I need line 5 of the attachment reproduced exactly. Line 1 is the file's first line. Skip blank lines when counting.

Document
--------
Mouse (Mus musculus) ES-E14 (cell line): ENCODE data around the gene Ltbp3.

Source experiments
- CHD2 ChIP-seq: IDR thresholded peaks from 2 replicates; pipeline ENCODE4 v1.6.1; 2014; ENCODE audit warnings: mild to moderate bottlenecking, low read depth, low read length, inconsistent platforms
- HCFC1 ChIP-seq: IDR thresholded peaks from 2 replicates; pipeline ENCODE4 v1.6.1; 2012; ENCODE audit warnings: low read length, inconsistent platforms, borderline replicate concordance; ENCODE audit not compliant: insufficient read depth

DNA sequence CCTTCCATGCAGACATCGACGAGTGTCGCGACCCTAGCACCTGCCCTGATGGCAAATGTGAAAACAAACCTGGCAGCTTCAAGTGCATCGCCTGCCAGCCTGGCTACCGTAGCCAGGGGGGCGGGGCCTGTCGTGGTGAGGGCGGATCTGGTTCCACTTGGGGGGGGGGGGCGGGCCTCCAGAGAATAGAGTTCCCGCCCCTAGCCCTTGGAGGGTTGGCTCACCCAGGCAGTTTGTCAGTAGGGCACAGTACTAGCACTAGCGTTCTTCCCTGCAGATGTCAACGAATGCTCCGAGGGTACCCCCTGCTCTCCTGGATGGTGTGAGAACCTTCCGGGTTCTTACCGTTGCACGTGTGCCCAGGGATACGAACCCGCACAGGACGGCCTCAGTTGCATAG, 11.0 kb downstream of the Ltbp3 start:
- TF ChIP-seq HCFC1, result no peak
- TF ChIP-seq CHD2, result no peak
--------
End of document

DNA sequence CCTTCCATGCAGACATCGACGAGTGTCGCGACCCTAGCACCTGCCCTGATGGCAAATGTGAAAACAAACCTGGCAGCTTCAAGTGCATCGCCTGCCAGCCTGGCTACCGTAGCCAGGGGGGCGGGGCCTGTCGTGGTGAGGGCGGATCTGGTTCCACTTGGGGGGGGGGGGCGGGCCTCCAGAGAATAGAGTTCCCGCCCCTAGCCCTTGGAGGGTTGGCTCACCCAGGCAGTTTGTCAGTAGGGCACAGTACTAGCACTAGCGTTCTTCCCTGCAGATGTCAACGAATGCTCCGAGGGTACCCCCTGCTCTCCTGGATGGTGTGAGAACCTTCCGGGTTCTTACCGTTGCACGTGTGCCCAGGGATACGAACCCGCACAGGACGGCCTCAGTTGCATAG, 11.0 kb downstream of the Ltbp3 start: